Like many urban parks, Huntington Park uses all available space within its city block. The brick facade along the right field fence runs up against into Nationwide Drive, a small street running through Columbus’s arena district. Instead of a complete wall, there are openings approximately every 20 feet, allowing for numerous places to view into the park. Near the right field corner this area is a short, double-deck walkway that’s also 20 feet wide. Beyond right-center the walkway ends. The sidewalk on Nationwide Drive ramps up to the concourse level and carries the theme further, providing “portholes” for spectators along the street. Many minor league parks have a Knothole Gang-type feature, but Huntington Park is perhaps the most innovative in how to design it. It’s very reminiscent of AT&T Park’s arcade/promenade feature, yet very unique on its own. Visually, the stadium’s two-story design means the colonnade has little impact. The impact would be much greater on a taller stadium such as Cisco Field.

The setup dictates that there’s no 360-degree concourse, which is ironic given the architecture firm’s name. This apparently was a conscious choice, since the team and architects figured that the wandering around the concourse novelty effect would wear off over time as fans got used to the venue. This was an apt decision, as fans seemed to have settled into spaces they like the most. A $7 ticket is good for the bleachers, berm, or standing areas, most of which have drink rails. Families may like the bleachers or the small berm in left. Fans wanting good views of the game might choose the drink rails down either line. And if you get there early enough, you and your friends can hang out in that right field colonnade, where there are stools and extra side rails that allow you to “claim” your own space. If there ever was an effective argument against the wraparound concourse, this is as close as it gets.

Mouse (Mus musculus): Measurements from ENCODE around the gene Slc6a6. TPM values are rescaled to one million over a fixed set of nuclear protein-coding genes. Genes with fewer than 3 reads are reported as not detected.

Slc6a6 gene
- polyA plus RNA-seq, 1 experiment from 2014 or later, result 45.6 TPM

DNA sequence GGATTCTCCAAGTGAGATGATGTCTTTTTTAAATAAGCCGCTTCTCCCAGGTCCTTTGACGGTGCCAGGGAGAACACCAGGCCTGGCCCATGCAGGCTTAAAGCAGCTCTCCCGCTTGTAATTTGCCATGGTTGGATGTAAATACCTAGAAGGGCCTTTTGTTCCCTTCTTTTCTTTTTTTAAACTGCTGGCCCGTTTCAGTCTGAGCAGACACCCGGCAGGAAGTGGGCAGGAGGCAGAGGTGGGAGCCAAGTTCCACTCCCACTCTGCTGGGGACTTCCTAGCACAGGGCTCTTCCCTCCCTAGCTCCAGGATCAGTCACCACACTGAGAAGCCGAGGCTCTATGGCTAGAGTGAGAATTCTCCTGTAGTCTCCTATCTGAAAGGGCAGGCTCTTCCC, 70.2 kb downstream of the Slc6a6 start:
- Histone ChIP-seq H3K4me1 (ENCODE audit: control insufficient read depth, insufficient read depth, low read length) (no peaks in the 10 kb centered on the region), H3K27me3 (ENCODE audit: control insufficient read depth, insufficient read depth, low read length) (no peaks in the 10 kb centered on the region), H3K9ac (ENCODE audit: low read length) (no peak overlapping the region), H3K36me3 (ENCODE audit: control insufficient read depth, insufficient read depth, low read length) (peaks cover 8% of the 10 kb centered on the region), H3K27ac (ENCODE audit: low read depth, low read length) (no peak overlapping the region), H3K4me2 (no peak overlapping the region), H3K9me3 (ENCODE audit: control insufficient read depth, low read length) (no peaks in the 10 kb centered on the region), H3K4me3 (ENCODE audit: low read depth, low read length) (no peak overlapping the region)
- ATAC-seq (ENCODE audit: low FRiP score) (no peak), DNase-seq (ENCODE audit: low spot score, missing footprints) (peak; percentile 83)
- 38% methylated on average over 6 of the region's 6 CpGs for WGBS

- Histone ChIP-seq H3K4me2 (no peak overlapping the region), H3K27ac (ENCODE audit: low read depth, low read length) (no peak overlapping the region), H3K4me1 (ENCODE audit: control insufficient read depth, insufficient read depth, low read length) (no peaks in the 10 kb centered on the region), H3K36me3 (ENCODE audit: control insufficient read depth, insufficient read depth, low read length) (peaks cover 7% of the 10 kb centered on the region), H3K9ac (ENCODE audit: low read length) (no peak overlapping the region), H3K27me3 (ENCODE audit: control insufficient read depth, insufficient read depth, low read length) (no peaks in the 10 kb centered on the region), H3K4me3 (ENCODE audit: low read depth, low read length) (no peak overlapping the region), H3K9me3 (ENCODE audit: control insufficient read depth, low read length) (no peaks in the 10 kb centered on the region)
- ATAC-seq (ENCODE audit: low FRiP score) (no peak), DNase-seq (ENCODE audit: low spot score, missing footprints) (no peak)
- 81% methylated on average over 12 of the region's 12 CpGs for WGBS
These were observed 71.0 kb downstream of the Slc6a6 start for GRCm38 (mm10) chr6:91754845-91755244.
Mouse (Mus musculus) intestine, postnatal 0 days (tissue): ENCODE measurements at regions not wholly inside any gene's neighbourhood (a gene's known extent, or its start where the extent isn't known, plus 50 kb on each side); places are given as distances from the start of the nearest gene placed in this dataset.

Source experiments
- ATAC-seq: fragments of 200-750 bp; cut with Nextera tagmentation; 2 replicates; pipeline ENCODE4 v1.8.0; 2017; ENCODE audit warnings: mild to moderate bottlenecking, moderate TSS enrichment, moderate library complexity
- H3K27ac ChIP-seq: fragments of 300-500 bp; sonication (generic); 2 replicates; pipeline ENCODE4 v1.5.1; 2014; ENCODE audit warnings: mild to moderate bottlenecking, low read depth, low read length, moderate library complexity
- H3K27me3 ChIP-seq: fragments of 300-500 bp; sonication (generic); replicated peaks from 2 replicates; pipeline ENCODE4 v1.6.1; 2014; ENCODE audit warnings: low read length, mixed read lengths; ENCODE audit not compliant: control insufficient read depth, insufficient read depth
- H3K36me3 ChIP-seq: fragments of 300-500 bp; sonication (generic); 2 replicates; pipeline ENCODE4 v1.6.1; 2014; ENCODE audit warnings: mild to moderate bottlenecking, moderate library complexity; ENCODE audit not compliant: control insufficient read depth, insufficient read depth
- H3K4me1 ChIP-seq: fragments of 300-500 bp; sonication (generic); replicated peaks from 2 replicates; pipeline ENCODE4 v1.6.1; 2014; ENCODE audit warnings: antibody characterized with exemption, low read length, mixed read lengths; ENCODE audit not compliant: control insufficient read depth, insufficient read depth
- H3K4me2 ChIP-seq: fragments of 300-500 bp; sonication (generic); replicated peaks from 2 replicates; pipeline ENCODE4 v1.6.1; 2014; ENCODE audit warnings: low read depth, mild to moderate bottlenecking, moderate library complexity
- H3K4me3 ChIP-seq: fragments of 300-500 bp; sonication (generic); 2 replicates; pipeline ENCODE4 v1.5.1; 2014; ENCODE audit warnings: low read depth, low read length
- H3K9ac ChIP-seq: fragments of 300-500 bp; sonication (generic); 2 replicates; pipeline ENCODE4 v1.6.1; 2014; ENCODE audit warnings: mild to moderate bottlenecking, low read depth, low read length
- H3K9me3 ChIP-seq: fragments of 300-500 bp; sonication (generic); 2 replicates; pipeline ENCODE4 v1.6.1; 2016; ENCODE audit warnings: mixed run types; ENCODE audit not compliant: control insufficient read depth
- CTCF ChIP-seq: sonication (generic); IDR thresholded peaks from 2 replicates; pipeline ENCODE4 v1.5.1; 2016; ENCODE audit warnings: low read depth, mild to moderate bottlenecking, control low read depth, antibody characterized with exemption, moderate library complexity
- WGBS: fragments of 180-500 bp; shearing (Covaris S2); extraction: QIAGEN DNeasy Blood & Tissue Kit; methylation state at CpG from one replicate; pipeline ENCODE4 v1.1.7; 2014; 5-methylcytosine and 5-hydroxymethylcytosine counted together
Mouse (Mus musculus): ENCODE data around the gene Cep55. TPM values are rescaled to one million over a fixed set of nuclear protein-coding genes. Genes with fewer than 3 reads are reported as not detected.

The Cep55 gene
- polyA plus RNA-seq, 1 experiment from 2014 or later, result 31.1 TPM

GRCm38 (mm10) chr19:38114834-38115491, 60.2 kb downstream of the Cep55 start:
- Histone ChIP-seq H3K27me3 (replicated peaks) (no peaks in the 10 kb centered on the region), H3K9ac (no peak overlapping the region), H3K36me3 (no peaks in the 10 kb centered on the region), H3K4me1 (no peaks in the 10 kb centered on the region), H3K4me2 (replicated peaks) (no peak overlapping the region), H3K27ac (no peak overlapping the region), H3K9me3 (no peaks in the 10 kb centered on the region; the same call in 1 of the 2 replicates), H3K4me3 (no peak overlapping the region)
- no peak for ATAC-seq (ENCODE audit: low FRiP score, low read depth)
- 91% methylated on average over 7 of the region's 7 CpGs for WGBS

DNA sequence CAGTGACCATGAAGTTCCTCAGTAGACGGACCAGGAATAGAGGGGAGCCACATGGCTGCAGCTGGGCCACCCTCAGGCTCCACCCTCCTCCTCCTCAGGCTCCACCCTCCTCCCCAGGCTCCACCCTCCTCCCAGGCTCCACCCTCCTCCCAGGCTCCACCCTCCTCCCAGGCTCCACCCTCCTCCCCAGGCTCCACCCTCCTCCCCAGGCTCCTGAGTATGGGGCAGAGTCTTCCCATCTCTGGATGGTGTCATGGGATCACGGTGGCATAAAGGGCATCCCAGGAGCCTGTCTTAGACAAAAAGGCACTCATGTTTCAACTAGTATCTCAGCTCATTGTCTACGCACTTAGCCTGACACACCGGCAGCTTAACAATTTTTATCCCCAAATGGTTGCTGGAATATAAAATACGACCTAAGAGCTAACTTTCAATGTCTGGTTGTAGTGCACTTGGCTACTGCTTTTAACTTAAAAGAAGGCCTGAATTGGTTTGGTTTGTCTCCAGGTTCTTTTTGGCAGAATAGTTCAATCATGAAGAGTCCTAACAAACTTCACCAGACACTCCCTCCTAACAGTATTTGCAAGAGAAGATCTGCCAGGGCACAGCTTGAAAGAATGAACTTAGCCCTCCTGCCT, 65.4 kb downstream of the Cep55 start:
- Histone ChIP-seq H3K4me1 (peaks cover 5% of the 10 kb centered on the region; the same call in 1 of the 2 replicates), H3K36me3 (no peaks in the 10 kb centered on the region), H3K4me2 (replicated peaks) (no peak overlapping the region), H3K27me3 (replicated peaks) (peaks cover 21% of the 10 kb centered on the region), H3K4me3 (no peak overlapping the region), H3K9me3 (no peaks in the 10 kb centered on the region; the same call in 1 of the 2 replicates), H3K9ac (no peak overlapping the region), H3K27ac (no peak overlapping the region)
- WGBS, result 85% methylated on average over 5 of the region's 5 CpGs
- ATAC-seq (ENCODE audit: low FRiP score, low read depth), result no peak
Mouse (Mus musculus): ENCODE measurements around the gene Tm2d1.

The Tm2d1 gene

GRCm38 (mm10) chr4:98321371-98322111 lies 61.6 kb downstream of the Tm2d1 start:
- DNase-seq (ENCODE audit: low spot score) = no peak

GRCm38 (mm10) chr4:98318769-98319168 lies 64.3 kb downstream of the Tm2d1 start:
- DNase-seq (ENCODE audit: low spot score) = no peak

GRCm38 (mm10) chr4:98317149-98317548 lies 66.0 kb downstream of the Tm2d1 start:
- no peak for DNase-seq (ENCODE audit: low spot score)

Along the main bowl, the benefit is an enormously wide concourse, which I estimated to be 66 feet not including the wheelchair row. That’s over twice the width of the Oakland Coliseum’s lower concourse. With all that space, 360 broke up the concourse, similar to the way part of the lower concourse at Jacobs Field* is split. They even took it a step further by including a completely open-air concession stand that serves from three sides. It’s a particular ingenious way of using the space while also providing views of the action. The concession stands are full service, with taps, soda fountains, grills, and deep fryers. It’s not a design that should ever be attempted if the concourse is not sufficiently wide enough since it could cause severe congestion. Even with the 66-foot width, congestion has been reported at Huntington Park, though I didn’t see it when I went and there should be easy ways to manage it when it happens. Restrooms and other services are set into buildings along the concourse.